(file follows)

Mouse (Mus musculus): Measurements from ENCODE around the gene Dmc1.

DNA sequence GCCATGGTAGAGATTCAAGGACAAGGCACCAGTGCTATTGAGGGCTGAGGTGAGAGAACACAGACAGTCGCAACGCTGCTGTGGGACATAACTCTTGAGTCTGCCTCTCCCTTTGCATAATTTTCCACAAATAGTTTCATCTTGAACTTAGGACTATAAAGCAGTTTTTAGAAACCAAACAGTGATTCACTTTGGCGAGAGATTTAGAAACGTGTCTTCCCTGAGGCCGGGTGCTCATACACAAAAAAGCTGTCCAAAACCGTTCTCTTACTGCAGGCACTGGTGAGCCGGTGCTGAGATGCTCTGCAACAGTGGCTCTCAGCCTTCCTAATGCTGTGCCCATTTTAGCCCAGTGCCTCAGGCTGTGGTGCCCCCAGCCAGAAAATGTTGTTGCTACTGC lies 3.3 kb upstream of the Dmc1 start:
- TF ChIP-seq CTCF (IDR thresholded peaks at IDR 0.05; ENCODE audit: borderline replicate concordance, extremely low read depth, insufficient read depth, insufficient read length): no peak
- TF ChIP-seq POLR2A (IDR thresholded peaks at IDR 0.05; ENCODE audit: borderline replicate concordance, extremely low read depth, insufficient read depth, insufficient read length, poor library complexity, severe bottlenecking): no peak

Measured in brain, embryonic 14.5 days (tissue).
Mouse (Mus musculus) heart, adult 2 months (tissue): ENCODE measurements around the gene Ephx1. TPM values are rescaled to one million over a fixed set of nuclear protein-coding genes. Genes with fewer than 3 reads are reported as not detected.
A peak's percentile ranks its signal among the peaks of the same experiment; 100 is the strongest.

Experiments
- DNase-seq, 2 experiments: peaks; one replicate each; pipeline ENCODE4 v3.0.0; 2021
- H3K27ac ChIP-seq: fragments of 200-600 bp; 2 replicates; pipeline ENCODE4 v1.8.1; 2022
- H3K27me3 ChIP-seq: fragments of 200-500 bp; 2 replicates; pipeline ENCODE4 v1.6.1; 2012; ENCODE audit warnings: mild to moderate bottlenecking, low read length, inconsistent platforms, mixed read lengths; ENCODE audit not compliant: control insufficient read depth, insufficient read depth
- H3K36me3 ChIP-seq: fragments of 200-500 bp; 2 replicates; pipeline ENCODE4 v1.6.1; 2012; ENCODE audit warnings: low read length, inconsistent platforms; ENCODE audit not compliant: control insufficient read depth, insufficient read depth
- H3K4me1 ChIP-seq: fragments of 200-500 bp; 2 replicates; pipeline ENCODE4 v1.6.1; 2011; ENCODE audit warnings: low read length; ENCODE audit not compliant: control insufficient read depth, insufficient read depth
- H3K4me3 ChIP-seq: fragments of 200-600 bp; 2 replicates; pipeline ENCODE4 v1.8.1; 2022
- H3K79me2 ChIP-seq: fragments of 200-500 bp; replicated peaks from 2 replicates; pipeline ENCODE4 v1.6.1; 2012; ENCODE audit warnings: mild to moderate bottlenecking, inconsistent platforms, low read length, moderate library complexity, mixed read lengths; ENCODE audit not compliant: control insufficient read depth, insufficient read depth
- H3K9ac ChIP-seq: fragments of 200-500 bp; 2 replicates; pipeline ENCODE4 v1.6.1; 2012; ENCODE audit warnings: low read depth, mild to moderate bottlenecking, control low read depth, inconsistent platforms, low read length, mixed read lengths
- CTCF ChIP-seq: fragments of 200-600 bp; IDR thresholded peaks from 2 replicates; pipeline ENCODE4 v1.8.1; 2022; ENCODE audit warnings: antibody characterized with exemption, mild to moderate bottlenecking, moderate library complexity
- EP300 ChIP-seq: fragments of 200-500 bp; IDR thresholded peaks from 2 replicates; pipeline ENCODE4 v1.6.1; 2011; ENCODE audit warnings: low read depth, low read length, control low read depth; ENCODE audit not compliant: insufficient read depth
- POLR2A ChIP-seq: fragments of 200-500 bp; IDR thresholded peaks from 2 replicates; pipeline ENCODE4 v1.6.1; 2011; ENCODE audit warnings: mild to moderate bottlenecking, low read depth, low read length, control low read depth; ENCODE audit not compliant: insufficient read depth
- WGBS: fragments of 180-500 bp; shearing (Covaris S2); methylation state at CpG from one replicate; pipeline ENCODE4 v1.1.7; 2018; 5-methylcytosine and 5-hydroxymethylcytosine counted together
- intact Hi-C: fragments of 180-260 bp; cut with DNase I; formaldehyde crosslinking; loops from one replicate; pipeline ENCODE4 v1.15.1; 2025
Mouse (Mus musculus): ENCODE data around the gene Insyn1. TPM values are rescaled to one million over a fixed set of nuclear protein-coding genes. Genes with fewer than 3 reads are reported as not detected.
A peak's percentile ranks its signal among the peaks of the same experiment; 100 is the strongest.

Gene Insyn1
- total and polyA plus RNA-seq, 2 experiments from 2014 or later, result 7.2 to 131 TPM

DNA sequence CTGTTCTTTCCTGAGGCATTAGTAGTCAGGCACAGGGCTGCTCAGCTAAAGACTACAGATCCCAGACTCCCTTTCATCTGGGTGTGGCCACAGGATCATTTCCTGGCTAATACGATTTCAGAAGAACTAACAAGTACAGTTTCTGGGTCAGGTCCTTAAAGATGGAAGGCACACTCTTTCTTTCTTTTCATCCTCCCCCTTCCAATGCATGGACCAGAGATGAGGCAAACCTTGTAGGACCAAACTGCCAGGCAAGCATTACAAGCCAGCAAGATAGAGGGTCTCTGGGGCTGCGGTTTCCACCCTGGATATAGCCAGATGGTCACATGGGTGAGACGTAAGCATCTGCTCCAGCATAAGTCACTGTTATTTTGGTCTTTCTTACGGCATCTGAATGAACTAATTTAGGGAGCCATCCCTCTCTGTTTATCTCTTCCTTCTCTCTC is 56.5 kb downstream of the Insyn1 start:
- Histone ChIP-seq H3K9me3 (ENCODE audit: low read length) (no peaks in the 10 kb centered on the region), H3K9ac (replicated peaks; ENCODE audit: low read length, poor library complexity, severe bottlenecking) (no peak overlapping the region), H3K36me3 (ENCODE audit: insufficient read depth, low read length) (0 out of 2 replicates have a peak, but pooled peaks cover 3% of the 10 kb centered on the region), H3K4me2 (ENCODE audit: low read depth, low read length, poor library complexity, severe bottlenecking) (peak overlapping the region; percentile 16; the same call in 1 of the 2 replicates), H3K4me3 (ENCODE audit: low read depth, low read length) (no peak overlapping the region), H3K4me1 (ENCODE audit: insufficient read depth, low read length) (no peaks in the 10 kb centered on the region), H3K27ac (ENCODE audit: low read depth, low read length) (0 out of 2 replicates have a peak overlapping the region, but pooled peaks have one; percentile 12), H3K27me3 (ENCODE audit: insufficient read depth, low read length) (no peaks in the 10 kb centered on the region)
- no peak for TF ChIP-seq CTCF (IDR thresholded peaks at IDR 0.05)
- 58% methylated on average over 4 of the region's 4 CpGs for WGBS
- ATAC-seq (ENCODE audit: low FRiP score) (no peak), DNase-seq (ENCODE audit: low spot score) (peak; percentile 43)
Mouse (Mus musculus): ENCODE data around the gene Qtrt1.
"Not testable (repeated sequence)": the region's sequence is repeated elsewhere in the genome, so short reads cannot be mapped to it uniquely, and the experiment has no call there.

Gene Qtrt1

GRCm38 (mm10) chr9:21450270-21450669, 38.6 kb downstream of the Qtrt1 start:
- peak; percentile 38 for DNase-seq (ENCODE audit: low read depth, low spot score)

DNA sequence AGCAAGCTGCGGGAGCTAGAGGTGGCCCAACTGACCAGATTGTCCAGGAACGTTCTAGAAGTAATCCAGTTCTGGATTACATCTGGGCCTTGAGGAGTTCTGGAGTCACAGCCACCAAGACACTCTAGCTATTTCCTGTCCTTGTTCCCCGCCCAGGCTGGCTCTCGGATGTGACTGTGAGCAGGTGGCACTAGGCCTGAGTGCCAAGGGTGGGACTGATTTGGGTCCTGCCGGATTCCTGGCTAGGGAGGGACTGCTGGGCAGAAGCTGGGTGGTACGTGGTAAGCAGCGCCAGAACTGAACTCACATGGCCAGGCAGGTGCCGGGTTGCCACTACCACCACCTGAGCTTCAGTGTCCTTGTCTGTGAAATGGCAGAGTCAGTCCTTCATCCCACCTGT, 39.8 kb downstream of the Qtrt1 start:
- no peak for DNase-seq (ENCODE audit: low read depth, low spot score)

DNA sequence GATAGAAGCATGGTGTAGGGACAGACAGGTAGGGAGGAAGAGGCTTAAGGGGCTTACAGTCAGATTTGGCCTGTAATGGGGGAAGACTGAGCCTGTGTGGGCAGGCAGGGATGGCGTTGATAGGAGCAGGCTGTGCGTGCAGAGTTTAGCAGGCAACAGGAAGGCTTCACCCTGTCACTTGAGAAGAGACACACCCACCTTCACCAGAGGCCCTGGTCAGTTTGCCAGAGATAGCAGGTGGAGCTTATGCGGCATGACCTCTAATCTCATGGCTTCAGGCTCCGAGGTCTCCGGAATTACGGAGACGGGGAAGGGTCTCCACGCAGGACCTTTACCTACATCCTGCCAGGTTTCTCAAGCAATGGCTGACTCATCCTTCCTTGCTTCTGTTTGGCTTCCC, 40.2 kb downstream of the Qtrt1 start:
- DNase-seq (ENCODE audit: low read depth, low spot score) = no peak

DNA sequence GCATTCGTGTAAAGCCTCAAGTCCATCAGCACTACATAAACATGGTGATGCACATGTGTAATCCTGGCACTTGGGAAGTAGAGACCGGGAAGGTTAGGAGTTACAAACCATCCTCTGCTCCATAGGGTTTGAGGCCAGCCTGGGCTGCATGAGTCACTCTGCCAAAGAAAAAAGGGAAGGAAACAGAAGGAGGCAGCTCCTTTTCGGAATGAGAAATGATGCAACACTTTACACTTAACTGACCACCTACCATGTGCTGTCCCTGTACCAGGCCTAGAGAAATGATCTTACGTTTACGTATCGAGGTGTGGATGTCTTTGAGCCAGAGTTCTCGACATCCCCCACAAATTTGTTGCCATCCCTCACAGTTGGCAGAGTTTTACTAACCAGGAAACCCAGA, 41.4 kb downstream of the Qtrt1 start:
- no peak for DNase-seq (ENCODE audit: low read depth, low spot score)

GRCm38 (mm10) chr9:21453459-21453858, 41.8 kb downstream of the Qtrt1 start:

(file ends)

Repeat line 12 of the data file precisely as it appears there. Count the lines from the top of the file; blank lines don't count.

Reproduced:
- H3K36me3 ChIP-seq: fragments of 200-500 bp; 2 replicates; pipeline ENCODE4 v1.6.1; 2012; ENCODE audit warnings: low read length, inconsistent platforms; ENCODE audit not compliant: control insufficient read depth, insufficient read depth